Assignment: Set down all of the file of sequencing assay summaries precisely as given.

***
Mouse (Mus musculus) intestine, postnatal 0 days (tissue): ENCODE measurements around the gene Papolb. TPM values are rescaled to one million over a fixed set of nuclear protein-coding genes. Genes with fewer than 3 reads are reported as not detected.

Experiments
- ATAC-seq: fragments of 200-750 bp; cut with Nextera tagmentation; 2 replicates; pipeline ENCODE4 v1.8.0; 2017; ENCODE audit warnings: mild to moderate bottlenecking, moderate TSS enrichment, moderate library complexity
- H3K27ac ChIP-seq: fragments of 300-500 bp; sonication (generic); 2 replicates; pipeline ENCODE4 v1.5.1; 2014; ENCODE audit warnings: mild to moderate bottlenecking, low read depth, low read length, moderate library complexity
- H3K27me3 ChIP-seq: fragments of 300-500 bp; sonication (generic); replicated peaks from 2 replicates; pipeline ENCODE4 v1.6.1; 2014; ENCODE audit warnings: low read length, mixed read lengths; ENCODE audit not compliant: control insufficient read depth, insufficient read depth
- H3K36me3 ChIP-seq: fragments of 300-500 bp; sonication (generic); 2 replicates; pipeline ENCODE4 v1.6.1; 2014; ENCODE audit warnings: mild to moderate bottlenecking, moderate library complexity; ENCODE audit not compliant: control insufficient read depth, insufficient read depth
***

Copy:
Mouse (Mus musculus) intestine, postnatal 0 days (tissue): ENCODE measurements around the gene Papolb. TPM values are rescaled to one million over a fixed set of nuclear protein-coding genes. Genes with fewer than 3 reads are reported as not detected.

Experiments
- ATAC-seq: fragments of 200-750 bp; cut with Nextera tagmentation; 2 replicates; pipeline ENCODE4 v1.8.0; 2017; ENCODE audit warnings: mild to moderate bottlenecking, moderate TSS enrichment, moderate library complexity
- H3K27ac ChIP-seq: fragments of 300-500 bp; sonication (generic); 2 replicates; pipeline ENCODE4 v1.5.1; 2014; ENCODE audit warnings: mild to moderate bottlenecking, low read depth, low read length, moderate library complexity
- H3K27me3 ChIP-seq: fragments of 300-500 bp; sonication (generic); replicated peaks from 2 replicates; pipeline ENCODE4 v1.6.1; 2014; ENCODE audit warnings: low read length, mixed read lengths; ENCODE audit not compliant: control insufficient read depth, insufficient read depth
- H3K36me3 ChIP-seq: fragments of 300-500 bp; sonication (generic); 2 replicates; pipeline ENCODE4 v1.6.1; 2014; ENCODE audit warnings: mild to moderate bottlenecking, moderate library complexity; ENCODE audit not compliant: control insufficient read depth, insufficient read depth